Gordon N. Bardos: Marxists in the State DepartmentRoundup: Media's Take
tags: economics, satire, Gordon N. Bardos, Davos, Marxism-Leninism
Gordon N. Bardos is a Balkan politics and security specialist based in New York.
Don’t laugh—but maybe Joe McCarthy was on to something. And the problem might be even more serious than he realized. Stepping back from contemporary policy debates reveals that Marx’s materialist view of history and Lenin’s voluntarism have been the ideological basis for many of our imperial misadventures from the Balkans to the Mideast to Central Asia.
Actual commies are probably not crawling Washington’s hallowed halls. But a very Marxist-Leninist understanding of human nature and historical change has nevertheless had a significant impact on U.S. foreign-policy making in recent decades. Some forty years ago, Walker Connor, one of the deans of the study of ethnic nationalism, had already observed (and decried) the ”propensity on the part of American statesmen and scholars of the post-World War II era to assume that economic considerations represent the determining force in human affairs.” This “unwarranted exaggeration of the influence of material factors” on the world is of course a direct outgrowth of Marx’s belief that existence determines consciousness....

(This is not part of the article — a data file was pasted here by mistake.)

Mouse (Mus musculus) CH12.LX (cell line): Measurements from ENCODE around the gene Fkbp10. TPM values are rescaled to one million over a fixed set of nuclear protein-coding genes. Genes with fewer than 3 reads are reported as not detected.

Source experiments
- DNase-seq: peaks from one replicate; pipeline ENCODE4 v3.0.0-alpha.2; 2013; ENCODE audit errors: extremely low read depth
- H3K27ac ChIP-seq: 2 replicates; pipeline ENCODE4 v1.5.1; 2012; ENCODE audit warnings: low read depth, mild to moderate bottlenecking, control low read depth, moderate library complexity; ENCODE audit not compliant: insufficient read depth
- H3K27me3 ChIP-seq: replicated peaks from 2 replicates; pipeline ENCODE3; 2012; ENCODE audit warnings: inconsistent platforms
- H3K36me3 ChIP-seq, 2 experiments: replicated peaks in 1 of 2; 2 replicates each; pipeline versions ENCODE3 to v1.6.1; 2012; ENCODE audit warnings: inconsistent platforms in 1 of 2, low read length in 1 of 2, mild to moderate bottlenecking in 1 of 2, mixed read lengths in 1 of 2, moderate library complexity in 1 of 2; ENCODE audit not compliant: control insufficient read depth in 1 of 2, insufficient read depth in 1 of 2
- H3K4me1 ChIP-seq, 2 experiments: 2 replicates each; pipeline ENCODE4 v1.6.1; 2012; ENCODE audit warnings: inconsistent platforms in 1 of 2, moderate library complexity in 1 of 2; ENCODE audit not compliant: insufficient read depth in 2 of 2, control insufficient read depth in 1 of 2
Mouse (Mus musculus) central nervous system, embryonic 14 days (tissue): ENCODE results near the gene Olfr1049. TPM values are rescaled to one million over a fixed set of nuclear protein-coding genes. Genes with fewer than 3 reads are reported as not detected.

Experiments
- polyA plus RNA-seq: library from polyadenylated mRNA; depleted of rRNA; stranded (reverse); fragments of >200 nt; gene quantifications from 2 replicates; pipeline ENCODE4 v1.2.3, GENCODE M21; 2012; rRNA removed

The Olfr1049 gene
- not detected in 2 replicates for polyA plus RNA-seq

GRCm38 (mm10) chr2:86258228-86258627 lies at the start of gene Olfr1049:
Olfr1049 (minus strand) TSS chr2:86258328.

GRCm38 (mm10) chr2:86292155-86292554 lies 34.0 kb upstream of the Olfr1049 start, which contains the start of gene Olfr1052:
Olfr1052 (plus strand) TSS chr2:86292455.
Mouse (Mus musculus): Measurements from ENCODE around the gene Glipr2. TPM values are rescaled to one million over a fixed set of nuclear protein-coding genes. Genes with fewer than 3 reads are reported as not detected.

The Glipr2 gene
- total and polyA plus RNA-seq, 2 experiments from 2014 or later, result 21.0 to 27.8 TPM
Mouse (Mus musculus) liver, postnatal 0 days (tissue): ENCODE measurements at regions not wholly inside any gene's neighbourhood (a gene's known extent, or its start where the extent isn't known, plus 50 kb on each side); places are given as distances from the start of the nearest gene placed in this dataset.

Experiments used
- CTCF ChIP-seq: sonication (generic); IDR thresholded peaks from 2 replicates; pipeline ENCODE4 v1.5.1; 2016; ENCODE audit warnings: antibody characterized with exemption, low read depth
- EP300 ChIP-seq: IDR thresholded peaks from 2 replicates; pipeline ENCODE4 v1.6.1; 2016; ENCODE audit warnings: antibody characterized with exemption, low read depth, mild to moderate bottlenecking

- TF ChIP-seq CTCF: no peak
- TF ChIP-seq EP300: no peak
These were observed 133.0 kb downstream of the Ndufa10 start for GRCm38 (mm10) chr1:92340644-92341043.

The functional contemporary equivalent of Lenin's Bolshevik elite is what Samuel Huntington and Peter Berger have variously described as “Davos Man” and “Davos Culture”—the multilingual, globe-trotting, advanced-degree holding, CNN-watching, Hilton Hotel-staying, international organization-employed cadres who go from trouble spot to trouble spot imposing the neoliberal state- and nation-building agenda on recalcitrant and often ungrateful natives....
comments powered by Disqus
- Conservative historian Arthur Herman slammed for saying Obama is highly submissive to Putin and other strong leaders
- Intellectual historians to gather in October
- Yuri N. Afanasyev, Historian Who Repudiated Communism, Dies at 81
- History professor gives Pittsburgh, PA columnist an “F” for a op ed on slavery
- Sharon Ullman says the work of historians is becoming increasingly invisible